If only more artists were fans of The Grateful Dead.
Of course, it might be hard to imagine not using a soundtrack of the Dead for many of life’s dramas and celebrations. But, it is even more startling how many artists ignore the business lessons of The Grateful Dead.
Before Facebook, they knew how to generate a community of fans.
Before YouTube, they knew how to capitalize on user-generated recordings of their shows.
Before Twitter, they knew how to create a social network.
Too often artists and their organizations, especially outside of music, turn to their marketing departments to purchase services from web developers and turn to the interns to figure how best to communicate their “message” through online social networks. Ugh.
How did The Dead succeed where so many continue to waste money and fail?
The artists who made The Grateful Dead were intimately involved in the business of The Grateful Dead. Their goal was to drive fans to the live event.
The Grateful Dead probably played more free concerts than any other band in the history of rock ‘n roll.
The band made sure each performance was a one-of-a-kind — not only changing set lists, but never playing the same song the same way.
Perhaps most importantly, The Grateful Dead encouraged fans not only to record their shows, but to disseminate the recordings for free. They even set up a dedicated taping section so that all the individual microphones did not interfere with the band’s PA system. Often they would allow those who were recording to tap right into the sound system for a better recording.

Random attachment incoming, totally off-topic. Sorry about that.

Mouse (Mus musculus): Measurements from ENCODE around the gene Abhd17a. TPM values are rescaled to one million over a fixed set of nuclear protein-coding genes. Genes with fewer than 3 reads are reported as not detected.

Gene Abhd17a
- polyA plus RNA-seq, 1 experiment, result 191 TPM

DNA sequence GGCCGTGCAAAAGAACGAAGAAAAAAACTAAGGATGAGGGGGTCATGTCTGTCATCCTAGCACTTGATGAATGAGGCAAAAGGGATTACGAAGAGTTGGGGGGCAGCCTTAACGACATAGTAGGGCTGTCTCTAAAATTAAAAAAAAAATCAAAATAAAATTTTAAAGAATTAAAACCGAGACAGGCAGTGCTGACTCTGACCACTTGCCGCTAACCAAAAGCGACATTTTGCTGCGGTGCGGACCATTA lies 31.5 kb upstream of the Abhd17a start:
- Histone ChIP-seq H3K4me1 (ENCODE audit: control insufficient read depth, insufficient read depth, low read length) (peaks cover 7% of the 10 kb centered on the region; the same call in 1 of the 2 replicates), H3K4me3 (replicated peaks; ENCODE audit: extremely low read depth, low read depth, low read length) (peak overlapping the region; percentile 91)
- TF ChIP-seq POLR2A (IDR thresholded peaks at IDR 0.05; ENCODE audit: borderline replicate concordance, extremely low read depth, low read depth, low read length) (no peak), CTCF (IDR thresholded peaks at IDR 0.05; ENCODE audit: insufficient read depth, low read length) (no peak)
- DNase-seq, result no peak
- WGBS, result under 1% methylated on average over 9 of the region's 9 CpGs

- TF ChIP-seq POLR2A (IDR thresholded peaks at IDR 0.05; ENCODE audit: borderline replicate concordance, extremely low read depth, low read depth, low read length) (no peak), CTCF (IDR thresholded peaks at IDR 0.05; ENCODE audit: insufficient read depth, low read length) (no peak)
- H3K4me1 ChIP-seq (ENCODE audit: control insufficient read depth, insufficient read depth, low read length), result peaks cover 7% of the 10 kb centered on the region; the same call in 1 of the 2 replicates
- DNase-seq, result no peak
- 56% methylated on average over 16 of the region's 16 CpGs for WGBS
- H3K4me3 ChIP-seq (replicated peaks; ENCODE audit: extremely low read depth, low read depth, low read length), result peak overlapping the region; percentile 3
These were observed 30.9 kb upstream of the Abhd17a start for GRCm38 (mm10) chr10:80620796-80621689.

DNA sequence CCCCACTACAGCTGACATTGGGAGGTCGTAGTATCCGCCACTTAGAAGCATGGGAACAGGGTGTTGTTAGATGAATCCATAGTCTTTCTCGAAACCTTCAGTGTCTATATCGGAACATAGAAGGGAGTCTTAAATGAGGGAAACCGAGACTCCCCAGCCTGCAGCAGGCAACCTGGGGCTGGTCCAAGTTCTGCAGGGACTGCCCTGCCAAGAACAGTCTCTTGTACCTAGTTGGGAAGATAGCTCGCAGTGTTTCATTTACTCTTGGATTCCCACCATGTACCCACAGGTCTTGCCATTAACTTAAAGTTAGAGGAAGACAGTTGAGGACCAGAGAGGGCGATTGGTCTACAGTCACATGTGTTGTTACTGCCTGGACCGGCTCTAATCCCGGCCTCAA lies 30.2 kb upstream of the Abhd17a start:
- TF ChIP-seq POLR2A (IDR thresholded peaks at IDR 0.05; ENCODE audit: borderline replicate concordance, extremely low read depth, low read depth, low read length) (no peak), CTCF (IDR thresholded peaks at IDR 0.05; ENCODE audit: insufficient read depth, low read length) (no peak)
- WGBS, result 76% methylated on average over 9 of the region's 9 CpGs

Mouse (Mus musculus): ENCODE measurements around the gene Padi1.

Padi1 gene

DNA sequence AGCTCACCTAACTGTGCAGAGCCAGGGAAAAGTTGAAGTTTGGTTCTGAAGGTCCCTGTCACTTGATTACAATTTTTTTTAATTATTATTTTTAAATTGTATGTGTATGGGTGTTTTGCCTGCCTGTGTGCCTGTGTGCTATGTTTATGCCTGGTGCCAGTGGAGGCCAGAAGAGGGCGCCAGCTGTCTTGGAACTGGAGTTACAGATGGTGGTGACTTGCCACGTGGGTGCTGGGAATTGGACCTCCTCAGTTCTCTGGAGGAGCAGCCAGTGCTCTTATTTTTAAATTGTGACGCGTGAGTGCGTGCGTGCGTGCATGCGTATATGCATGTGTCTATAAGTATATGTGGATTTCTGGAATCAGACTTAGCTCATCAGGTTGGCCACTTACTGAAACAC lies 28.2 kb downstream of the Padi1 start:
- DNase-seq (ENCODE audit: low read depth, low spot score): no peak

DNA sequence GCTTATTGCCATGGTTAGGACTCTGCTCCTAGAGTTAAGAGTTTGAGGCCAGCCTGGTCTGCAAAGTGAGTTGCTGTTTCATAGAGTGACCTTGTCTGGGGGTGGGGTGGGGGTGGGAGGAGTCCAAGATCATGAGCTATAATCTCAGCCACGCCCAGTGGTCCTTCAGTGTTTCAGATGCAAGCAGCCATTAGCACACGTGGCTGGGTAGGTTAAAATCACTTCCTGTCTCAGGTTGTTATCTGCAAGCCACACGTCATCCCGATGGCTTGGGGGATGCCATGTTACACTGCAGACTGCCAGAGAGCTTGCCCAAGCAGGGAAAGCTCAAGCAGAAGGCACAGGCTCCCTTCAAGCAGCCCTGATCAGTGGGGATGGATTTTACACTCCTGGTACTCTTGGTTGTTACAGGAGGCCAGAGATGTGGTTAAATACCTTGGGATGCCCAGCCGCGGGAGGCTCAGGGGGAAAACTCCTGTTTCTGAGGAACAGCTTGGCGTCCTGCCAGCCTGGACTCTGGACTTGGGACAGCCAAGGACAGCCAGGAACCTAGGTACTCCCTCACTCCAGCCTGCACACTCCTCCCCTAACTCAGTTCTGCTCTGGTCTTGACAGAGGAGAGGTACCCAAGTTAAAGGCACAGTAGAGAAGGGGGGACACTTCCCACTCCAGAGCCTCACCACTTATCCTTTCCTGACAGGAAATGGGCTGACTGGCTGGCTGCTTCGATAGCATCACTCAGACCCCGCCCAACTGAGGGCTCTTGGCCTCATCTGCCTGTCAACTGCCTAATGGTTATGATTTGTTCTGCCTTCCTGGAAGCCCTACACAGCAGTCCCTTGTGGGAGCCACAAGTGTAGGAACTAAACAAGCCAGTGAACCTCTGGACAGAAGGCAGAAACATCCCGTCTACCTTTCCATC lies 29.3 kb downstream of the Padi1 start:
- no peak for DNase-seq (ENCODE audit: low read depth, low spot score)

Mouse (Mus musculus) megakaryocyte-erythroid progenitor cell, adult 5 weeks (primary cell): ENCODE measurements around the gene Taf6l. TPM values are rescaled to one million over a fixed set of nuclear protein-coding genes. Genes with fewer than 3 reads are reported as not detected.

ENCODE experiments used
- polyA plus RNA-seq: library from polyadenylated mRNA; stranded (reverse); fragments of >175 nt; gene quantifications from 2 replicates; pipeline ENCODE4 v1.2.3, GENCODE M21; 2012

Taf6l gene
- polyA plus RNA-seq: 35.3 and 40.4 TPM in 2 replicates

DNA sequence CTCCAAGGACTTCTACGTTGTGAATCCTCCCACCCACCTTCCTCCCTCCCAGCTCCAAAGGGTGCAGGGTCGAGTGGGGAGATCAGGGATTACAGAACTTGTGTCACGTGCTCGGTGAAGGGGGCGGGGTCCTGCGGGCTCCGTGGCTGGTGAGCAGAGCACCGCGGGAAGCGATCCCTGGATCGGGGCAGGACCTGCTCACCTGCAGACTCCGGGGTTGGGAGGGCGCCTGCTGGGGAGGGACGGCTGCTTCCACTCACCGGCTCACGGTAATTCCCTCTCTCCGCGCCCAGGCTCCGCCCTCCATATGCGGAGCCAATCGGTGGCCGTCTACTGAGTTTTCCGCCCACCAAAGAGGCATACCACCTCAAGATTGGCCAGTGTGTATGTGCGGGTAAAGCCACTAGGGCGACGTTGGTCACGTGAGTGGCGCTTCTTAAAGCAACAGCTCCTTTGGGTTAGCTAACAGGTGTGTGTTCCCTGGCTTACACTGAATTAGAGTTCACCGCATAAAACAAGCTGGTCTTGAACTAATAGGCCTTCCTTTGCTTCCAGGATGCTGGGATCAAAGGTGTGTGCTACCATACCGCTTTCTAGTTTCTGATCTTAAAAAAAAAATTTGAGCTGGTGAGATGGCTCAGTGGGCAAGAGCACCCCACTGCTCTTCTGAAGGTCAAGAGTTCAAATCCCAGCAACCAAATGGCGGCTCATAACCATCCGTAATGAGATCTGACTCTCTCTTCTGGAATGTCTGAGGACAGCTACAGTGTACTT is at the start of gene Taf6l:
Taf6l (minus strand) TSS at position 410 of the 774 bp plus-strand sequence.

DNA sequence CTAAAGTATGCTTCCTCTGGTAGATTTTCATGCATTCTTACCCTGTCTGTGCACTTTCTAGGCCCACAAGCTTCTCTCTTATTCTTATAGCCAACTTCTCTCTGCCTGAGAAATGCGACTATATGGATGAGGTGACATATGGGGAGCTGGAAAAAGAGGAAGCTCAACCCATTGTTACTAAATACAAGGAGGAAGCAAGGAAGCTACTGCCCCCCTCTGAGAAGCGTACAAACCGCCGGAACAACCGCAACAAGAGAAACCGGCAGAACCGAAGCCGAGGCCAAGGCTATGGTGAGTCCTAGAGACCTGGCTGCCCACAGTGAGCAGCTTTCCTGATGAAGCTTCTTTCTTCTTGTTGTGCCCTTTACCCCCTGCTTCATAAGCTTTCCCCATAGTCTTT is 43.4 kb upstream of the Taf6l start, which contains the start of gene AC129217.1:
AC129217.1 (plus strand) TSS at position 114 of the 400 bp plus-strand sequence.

That’s how to play smart.
Of their 2,340 live performances, apparently around 2,200 were taped by members of the audience. This user generated content created one of the most determined fan bases in the history of the arts — one that not only bought tickets, but also Dead merchandise. (The Grateful Dead did keep control of that kind of copyright and license.)
Last March, Joshua Green of The Atlantic wrote about the academic study of The Dead’s business model. Green also spoke to the former Dead lyricist, John Perry Barlow, who went on to become not only a rancher but a critical thinker about the internet, including his position with the Electronic Frontier Foundation. Two examples of Barlow’s words of wisdom to propel your art: “The best way to raise demand for your product is to give it away”; and, “Familiarity has more value than security.”
If you lead an arts group or band and you think business and social networks are for the managers and the interns, then you should probably get out of the business of the arts.
It’s not about the latest social network. It’s not about the latest graduate student research into how the arts use the web. It’s not about the latest intern who has so many friends, followers, and FourSquare badges. It’s about driving audiences to the live event. It’s about the business lessons from The Grateful Dead.
Sometimes, the light’s all shining on me.
Other times, I can barely see.
Lately, it occurs to me – what a long, strange trip it’s been.
Just keep truckin’ on.
- Bill Reichblum